Born in 1978 in Toronto, Christine D'Onofrio lives and works in Vancouver. D'Onofrio's photographic practice focuses on identity and the body, focusing on constructions and representations of femininity. Her latest works utilize feminine products such as panties and cosmetics. By re-staging these objects in the studio, she tests notions of femininity and explores their influence in informing identity. Having recently completed her MFA at the University of British Columbia, following her BFA at York University in Toronto, D'Onofrio is now actively involved in exhibiting her work. In addition, she teaches foundation studio at the University of British Columbia.
Lindsay Page is a Toronto photo-based artist. She is a recent graduate of Ryerson University and is the recipient of numerous awards including the Ted Rogers Scholarship (2002) and the Roloff Beny Foundation France Study Abroad Award (2003). She acted as co-editor of Function (2003), an annual independent publication showcasing the work of emerging artists at the School of Image Arts, Ryerson University. Her work has been exhibited in Toronto at venues including the Ryerson Gallery, Gallery TPW, The Photo Passage, Luft Gallery and Lee Ka-sing Gallery. Her work has appeared in Walrus Magazine (Nov. 2003) and Definiti Magazine (Nov. 2003). In September 2004 she will commence an MFA program at The School of the Art Institute of Chicago.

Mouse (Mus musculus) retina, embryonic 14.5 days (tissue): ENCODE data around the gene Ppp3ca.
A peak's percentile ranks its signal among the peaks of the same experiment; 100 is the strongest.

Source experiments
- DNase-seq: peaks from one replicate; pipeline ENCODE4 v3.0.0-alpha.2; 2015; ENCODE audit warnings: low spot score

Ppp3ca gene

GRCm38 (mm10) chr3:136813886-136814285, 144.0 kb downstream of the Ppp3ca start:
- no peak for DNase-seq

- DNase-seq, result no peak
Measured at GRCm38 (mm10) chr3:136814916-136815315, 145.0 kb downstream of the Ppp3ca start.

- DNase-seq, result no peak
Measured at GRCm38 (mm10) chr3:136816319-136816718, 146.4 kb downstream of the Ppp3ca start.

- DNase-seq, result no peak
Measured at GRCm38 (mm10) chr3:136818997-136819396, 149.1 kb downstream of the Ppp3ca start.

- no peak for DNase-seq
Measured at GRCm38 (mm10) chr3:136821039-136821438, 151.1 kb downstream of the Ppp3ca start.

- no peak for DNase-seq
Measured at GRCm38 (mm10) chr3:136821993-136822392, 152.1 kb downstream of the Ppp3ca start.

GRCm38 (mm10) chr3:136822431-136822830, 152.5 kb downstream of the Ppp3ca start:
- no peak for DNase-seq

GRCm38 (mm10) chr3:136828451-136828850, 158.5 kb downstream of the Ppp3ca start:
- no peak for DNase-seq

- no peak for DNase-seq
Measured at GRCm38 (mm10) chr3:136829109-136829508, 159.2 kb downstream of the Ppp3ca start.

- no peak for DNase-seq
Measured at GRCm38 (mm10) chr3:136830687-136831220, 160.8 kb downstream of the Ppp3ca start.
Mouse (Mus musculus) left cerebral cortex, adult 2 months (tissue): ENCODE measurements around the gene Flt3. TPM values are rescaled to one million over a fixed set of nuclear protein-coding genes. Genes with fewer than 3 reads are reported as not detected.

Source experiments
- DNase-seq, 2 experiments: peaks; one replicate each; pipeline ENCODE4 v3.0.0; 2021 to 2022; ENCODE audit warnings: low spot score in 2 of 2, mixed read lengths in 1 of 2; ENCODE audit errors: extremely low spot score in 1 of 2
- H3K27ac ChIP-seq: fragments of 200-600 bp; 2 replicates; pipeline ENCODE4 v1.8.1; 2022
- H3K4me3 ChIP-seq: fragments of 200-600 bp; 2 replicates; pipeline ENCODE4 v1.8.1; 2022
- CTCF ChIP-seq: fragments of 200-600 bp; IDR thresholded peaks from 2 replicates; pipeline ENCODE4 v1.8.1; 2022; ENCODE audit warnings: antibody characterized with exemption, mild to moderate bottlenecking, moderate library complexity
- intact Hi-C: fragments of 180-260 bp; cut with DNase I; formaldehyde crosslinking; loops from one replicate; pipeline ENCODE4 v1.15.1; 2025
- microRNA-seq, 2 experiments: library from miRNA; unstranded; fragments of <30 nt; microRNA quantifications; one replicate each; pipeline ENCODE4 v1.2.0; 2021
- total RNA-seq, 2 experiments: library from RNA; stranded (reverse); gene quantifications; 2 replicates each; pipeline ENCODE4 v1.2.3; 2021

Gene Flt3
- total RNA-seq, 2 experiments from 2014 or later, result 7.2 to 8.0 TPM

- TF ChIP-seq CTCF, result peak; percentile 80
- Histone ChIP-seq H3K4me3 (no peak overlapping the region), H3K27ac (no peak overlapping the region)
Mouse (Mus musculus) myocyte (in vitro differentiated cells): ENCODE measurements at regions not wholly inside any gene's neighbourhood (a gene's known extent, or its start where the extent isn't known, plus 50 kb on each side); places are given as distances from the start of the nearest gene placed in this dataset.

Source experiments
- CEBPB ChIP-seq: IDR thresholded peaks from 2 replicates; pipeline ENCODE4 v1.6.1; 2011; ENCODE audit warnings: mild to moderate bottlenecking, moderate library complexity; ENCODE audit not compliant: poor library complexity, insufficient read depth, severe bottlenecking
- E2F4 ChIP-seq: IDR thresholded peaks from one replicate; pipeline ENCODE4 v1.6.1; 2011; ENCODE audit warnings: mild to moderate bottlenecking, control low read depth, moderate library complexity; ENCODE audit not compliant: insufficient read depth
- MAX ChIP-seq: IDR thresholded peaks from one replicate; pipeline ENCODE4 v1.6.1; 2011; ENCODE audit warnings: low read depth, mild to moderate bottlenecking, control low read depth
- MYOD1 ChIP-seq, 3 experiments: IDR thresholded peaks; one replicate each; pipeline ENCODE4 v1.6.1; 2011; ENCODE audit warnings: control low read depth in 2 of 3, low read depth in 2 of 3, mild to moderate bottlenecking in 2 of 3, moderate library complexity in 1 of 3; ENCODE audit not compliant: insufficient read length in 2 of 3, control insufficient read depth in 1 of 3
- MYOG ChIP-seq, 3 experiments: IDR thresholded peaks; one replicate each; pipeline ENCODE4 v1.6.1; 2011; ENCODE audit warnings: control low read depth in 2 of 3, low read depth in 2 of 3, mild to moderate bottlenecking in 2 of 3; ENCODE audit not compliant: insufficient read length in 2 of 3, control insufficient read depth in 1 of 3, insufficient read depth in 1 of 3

Alison Skyrme was born in Burlington, Ontario. She came to Toronto in 1998 and received her BFA in Photography Studies from Ryerson University in 2002. She has since been exhibiting in group shows in the Toronto area. Her work centers around a preoccupation with time and its effects on memory and physical life.
Gallery 44 Centre for Contemporary Photography is a non-profit artist-run centre committed to the advancement of photographic art. Founded in 1979 to establish a creative, supportive environment in which photography could flourish, today our centre consists of an art gallery, resource centre, and darkroom and production facilities. We offer education programs, weekend workshops and gallery tours, and serve a rapidly growing membership of artists and photo enthusiasts. The centre is supported by its members and patrons, the Canada Council for the Arts, the Ontario Arts Council, the Toronto Arts Council.